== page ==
3 Steps to Heal Painful Emotions
Alison Cook - September 12, 2023
Everyone deals with painful emotions from time to time. You might struggle with anger, envy, fear, or guilt. These emotions might be related to a current experience, or they might be emotions you have struggled with for a very long time. Regardless, it’s possible to heal painful emotions.
Learning how to heal painful emotions is vital to growth in emotional health, or what psychologists call emotional intelligence. It doesn’t mean you stop having emotions. In fact, emotions are a beautiful aspect of who you are. But, it will help you experience more calm and clarity inside as you care for your emotional well-being. And, it will benefit your relationships with other people.
If you don’t heal painful emotions, they can fester like an open wound. They might hide away outside of your conscious awareness for a time, but they will wait for a moment of vulnerability and make themselves known. For example, when you don’t heal painful emotions they tend to:
- Come out sideways in sarcasm or bitterness toward others
- Overcome you with extreme reactions to minor incidents
- Hijack you unexpectedly with a flood of anger, fear, or loneliness
- Make you feel powerless or hopeless
- Negatively impact your view of yourself
On the other hand, when you heal painful emotions, you experience more freedom inside. Instead of being at the whim of your emotions, you learn how to lead your emotions with care.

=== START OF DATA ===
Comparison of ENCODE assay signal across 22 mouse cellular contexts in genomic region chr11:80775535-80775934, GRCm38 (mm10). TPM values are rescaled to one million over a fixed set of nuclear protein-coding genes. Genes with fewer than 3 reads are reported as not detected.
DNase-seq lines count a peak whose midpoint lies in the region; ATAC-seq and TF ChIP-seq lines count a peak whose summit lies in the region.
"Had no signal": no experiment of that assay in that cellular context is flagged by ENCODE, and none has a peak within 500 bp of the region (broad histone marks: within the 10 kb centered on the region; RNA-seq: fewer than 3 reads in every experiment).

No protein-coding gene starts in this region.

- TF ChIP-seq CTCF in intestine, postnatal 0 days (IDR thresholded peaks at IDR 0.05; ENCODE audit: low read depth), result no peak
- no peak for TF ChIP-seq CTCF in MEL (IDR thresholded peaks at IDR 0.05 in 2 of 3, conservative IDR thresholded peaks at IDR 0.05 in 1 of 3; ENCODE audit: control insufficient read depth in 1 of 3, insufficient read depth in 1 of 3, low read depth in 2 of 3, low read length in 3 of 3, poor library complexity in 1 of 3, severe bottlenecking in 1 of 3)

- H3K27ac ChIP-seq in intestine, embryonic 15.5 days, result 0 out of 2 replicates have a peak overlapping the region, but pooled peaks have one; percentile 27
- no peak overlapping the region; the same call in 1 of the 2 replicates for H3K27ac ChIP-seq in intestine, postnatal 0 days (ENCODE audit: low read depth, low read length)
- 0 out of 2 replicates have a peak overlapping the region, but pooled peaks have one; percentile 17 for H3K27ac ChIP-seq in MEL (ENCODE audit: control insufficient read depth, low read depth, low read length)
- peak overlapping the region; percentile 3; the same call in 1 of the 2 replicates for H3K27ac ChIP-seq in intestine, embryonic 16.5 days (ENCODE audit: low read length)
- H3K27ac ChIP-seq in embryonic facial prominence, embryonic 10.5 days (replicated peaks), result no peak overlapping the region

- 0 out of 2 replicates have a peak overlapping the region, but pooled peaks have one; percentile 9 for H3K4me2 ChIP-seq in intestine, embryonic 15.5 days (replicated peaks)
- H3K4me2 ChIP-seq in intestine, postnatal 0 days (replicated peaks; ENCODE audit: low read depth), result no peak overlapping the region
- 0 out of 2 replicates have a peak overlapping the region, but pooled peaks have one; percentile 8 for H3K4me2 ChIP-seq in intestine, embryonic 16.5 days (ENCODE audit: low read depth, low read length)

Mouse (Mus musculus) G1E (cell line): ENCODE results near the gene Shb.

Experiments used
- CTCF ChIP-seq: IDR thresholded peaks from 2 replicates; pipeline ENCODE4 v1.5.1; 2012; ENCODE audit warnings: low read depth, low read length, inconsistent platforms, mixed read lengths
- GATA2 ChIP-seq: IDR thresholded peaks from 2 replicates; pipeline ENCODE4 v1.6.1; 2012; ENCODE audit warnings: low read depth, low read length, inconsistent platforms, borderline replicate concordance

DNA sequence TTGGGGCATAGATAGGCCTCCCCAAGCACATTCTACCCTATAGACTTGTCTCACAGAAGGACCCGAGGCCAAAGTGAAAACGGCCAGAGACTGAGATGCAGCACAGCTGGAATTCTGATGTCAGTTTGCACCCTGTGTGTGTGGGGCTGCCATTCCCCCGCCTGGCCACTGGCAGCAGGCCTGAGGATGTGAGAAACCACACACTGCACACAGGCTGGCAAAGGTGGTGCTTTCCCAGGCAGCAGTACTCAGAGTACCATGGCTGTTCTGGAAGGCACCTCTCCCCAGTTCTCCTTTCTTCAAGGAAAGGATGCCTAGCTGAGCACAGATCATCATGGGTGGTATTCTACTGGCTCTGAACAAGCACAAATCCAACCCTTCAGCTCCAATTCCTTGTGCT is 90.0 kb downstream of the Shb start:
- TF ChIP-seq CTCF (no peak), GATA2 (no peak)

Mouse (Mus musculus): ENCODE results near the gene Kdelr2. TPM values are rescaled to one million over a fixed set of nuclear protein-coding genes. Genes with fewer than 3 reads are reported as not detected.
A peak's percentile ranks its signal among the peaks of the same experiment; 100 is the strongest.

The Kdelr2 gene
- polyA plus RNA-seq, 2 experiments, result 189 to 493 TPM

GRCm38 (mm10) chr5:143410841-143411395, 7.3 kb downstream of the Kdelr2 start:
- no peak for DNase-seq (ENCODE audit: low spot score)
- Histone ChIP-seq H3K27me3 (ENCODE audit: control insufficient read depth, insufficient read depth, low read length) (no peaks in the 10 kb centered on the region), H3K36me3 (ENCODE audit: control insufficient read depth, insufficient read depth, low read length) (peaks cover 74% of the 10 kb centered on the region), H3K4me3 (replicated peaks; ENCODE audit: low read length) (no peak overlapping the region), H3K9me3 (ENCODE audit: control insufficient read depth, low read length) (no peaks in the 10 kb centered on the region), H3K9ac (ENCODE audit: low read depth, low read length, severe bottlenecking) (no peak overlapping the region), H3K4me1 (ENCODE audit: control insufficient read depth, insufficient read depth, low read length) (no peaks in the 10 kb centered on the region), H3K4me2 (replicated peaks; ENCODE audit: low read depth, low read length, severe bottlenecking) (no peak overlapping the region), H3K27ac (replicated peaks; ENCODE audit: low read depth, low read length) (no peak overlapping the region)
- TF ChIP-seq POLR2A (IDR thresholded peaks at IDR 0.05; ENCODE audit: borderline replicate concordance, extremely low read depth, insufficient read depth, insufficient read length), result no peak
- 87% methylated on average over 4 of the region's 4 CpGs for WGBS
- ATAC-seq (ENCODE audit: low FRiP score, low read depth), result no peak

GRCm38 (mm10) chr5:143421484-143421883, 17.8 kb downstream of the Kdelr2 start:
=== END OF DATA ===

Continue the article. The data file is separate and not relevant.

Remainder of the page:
Most of us weren’t taught how to heal painful emotions. As a result, we’re afraid of the power of our emotions, or we don’t know what to do with them. So we deny our experience of pain or put on a mask so that others won’t see what we are really feeling.
I see this in my counseling practice all the time, and I have struggled with it myself. Many women deny their loneliness, sorrow, envy, anger, and fear. We get very good at telling ourselves and others that we are always “just fine.” However, at some point, those walled off emotions will erupt if not cared for with compassion.
Instead of shutting emotions down, you can learn how to understand and care for them. You can heal painful emotions and make them your allies. For example, loneliness can become a cue for you to cultivate connection with others. Sorrow can help you slow down and make space for healthy grief. Healed anger is a helpful warning that you may need to set some boundaries. And, fear, when tended well, can help you stay humble and connected in healthy ways to others and God.
The secret to healing painful emotions is to pay attention to them—not shove them aside. Here are some ways to begin that process.
3 Steps to Heal Painful Emotions
1.) Focus on the emotion.
It may sound counter-intuitive, but it works. Focusing on an emotion helps you to differentiate from it. When you can name an emotion for what it is, you gain distance from it. Here are some examples of how to take this step:
- Take a few minutes to notice what you are thinking about.
- Write down some of those thoughts or simply become aware of them.
- What emotions are connected to those thoughts?
- Name the emotion or emotions as best you can.
- Write down a brief sentence to describe the feeling.